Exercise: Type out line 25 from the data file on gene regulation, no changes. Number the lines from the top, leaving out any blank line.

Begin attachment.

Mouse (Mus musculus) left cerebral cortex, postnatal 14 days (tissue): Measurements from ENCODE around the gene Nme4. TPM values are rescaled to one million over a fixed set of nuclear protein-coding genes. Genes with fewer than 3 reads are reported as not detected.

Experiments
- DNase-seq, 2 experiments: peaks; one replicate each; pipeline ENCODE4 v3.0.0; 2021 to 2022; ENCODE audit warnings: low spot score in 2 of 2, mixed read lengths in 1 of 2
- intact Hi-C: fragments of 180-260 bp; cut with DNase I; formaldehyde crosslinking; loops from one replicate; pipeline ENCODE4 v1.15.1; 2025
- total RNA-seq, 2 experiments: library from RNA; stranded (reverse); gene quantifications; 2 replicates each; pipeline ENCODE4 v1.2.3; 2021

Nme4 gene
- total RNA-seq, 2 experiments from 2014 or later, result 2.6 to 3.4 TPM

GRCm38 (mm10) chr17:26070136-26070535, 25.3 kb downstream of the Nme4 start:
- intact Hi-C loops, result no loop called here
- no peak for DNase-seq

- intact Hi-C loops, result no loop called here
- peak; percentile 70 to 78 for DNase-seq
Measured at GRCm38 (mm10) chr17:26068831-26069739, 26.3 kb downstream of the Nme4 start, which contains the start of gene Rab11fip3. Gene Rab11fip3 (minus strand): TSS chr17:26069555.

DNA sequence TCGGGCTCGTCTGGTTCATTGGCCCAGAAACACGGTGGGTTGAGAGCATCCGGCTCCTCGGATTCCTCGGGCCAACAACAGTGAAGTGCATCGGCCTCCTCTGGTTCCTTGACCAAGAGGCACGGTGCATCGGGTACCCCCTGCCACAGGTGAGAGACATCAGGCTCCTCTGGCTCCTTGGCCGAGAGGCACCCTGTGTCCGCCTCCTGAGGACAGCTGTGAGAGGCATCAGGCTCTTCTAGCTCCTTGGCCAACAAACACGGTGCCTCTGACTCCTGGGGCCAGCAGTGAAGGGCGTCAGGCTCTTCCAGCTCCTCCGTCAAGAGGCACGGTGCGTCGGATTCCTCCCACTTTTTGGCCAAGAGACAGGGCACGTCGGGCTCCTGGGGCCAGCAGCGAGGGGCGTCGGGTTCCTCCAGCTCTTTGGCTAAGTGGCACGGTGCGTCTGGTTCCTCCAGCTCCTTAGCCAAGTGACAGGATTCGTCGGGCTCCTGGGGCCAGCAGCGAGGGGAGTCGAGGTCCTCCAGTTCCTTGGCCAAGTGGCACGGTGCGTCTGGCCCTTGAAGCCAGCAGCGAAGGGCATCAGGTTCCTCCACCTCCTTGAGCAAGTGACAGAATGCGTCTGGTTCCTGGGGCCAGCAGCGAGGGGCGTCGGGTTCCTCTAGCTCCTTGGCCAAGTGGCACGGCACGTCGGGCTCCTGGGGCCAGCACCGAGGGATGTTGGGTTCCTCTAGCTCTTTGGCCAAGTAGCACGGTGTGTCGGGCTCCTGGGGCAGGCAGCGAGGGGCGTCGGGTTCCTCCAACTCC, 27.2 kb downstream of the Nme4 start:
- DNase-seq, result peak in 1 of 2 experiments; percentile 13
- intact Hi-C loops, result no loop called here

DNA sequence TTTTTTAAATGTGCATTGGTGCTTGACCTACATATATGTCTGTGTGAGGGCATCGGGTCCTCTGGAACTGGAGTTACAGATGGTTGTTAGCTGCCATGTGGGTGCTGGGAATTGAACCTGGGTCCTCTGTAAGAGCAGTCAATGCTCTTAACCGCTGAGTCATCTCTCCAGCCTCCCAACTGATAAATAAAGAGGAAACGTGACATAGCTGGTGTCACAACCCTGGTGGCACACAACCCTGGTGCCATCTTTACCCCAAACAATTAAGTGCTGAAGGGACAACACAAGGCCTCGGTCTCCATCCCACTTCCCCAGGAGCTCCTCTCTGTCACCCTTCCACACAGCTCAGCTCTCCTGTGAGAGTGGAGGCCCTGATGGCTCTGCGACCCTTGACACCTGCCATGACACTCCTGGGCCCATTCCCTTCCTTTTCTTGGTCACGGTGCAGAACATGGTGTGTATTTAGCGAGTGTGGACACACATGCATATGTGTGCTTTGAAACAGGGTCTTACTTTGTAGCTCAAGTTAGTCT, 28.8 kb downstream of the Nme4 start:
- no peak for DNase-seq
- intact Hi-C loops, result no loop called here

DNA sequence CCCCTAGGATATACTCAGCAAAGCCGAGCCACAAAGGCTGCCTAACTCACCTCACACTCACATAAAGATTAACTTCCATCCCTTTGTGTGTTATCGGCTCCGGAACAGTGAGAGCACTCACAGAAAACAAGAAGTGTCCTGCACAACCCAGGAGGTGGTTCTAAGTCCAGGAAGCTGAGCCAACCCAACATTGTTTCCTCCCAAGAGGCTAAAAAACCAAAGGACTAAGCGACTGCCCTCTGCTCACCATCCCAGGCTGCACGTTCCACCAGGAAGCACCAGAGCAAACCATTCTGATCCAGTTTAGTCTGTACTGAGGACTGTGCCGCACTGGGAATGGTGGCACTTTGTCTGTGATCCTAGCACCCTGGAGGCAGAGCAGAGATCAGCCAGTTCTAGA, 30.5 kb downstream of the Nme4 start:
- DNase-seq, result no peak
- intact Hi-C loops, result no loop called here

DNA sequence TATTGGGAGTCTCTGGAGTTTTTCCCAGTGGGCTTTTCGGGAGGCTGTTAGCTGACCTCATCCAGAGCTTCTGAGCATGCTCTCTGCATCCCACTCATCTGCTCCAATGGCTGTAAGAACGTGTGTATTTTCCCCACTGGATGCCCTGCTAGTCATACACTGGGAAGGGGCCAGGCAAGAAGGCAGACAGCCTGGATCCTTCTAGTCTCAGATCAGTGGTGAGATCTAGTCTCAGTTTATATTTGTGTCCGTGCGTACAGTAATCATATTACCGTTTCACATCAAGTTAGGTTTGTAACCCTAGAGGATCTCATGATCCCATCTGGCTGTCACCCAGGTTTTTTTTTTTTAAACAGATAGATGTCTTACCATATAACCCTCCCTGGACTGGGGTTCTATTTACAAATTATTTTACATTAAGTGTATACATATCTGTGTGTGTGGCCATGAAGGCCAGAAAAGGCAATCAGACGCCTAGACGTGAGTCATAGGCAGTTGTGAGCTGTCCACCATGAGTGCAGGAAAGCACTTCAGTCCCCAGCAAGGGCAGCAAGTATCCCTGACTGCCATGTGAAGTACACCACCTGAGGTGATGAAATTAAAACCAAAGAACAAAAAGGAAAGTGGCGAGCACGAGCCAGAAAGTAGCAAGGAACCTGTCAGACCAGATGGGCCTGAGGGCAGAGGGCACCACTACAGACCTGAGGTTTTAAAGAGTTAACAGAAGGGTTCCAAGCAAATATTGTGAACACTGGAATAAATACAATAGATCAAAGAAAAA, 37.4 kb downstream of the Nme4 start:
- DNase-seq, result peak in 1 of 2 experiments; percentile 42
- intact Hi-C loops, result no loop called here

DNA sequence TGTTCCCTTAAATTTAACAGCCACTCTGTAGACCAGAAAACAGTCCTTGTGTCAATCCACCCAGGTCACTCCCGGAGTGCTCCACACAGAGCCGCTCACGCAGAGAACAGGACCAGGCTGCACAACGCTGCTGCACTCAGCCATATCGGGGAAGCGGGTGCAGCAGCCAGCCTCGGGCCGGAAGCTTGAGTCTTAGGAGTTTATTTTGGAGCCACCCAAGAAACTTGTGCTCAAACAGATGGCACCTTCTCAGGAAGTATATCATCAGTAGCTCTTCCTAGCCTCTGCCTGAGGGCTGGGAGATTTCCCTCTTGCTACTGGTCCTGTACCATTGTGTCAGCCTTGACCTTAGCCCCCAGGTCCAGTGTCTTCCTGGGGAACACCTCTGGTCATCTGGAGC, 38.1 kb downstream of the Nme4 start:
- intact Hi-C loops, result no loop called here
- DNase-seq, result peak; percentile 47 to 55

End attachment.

- intact Hi-C loops, result no loop called here